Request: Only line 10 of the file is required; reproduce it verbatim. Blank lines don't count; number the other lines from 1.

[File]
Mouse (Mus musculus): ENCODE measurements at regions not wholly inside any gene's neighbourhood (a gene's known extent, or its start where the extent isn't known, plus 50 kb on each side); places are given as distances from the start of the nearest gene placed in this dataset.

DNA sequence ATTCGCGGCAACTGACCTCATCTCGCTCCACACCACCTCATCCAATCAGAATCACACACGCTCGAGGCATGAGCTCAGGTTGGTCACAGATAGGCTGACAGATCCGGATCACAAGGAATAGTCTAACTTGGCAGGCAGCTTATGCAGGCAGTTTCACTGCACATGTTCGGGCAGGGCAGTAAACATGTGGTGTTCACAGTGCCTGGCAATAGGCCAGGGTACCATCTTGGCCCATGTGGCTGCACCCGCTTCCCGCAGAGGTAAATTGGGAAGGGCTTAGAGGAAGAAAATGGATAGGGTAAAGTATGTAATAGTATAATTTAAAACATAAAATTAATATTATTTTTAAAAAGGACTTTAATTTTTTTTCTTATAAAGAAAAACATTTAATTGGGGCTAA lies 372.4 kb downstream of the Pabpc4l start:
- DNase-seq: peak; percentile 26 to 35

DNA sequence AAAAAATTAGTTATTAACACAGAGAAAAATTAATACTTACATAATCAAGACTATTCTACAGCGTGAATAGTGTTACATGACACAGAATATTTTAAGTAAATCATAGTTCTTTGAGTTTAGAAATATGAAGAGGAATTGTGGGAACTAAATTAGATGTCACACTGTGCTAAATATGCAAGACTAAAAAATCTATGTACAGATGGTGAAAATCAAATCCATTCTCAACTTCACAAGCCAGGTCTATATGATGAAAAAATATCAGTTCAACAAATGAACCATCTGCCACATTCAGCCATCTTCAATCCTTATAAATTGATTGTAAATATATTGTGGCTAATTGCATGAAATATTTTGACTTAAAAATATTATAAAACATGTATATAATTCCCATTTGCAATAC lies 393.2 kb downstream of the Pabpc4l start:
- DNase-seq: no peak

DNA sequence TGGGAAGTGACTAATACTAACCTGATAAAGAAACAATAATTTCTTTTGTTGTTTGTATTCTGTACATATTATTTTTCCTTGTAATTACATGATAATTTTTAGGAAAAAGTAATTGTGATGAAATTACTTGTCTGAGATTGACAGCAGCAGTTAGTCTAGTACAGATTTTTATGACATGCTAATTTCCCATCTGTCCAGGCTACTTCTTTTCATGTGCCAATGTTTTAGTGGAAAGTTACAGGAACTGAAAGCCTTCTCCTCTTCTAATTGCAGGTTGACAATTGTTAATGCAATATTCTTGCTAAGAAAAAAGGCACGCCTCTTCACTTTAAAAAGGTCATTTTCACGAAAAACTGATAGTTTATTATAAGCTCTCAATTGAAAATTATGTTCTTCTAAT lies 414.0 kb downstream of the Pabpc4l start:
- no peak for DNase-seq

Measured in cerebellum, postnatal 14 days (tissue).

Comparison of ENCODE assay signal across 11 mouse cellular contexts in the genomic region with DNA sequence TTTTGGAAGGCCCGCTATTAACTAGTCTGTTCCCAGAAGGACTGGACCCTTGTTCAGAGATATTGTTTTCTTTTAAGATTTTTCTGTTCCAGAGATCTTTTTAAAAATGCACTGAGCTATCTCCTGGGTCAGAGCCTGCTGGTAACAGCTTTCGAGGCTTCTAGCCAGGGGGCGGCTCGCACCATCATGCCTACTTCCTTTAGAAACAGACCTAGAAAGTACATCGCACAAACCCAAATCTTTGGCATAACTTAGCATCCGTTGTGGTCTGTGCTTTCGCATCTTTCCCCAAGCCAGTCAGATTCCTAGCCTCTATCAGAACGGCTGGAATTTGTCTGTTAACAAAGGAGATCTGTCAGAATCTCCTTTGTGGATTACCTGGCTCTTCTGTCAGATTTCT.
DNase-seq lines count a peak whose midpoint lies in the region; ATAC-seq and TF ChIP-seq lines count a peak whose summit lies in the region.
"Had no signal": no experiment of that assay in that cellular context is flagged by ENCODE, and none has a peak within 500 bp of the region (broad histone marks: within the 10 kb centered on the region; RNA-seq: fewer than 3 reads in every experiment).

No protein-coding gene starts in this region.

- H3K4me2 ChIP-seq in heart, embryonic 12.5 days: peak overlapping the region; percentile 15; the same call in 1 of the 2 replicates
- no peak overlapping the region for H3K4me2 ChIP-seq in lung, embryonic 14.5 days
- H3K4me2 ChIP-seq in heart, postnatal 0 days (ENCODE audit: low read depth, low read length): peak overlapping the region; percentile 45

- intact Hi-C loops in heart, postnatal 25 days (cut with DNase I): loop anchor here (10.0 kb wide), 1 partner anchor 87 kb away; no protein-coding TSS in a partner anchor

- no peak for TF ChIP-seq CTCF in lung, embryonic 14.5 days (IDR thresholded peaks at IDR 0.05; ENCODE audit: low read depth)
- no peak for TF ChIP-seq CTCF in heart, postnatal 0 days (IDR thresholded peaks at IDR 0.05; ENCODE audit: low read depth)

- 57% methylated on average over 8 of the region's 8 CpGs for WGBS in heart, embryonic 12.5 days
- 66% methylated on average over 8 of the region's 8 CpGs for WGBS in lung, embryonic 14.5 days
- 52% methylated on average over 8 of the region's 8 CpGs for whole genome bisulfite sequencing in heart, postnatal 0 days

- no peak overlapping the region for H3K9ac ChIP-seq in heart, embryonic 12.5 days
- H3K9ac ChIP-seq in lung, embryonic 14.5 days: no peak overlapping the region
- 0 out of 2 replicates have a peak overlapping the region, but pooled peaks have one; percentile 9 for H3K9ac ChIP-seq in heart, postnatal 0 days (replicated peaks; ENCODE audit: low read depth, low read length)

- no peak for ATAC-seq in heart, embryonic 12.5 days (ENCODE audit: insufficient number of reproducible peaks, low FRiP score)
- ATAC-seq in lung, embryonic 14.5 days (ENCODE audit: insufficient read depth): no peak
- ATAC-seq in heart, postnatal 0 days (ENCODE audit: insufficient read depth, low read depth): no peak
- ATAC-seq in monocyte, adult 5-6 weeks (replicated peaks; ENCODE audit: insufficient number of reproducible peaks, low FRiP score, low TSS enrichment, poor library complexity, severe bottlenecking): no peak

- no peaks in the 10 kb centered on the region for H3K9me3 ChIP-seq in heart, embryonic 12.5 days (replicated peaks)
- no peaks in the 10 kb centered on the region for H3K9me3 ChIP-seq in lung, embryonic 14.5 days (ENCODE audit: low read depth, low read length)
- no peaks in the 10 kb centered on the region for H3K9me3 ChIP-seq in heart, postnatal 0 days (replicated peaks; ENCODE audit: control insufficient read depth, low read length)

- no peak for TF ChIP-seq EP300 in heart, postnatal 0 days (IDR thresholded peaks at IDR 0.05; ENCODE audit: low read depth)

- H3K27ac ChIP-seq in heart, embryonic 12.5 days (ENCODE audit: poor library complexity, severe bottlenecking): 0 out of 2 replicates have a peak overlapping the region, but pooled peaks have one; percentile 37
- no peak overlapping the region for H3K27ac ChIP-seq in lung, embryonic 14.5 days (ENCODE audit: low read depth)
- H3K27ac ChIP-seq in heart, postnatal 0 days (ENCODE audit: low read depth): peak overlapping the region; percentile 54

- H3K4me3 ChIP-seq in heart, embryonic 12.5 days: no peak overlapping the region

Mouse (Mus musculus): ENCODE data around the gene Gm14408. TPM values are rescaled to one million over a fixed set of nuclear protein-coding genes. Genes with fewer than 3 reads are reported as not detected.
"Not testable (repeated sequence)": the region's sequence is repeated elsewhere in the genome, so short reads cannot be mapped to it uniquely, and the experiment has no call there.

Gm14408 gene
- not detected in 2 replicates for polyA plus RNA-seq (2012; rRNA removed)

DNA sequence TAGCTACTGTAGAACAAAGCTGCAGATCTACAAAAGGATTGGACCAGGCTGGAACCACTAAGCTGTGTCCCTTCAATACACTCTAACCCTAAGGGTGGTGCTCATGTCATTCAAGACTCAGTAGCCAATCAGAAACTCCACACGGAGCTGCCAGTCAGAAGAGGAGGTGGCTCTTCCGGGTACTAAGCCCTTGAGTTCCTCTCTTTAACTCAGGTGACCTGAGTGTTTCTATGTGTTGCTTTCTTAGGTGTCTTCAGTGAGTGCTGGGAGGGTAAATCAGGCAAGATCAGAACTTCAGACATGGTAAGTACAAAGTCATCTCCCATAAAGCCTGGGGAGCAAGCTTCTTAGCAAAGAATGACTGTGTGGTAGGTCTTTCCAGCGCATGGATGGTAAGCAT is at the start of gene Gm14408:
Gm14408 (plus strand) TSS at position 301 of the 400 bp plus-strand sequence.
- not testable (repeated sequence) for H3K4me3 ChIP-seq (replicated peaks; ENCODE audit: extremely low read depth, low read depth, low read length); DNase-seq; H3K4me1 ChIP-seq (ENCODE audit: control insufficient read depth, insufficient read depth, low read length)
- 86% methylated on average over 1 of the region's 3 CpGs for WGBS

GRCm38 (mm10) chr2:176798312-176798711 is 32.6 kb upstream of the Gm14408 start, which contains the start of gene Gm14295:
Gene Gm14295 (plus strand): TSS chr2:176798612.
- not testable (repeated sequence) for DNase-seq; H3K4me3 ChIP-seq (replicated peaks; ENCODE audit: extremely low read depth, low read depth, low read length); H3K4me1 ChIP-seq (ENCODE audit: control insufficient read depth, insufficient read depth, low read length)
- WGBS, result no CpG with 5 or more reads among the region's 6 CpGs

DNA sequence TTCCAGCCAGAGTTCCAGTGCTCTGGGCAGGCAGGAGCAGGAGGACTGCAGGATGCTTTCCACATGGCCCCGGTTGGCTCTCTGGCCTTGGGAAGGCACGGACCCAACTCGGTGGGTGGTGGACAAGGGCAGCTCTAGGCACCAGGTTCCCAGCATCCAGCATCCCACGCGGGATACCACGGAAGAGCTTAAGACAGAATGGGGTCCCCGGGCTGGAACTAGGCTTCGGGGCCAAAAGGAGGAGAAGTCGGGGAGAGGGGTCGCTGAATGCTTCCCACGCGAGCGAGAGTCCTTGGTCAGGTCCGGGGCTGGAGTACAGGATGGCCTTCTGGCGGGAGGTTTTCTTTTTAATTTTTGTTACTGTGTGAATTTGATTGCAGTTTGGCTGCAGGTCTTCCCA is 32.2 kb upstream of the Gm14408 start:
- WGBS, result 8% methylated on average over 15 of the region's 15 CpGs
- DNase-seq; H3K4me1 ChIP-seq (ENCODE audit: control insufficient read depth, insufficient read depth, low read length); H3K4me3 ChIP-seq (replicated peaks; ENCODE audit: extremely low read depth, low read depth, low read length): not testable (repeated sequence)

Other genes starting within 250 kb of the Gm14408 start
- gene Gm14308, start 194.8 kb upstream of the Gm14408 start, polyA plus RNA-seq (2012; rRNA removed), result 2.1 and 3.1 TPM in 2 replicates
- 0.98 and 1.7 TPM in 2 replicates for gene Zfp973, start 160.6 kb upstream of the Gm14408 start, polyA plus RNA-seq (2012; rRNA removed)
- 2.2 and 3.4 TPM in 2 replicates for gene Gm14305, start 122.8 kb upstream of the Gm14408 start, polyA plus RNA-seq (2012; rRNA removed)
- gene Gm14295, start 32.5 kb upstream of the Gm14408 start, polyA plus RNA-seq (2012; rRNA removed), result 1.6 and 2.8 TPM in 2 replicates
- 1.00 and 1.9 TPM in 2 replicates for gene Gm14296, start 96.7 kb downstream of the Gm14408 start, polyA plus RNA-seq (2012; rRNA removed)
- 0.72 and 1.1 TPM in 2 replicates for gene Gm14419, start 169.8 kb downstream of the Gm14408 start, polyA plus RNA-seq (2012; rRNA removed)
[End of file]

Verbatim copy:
DNase-seq lines count a peak whose midpoint lies in the region; ATAC-seq and TF ChIP-seq lines count a peak whose summit lies in the region.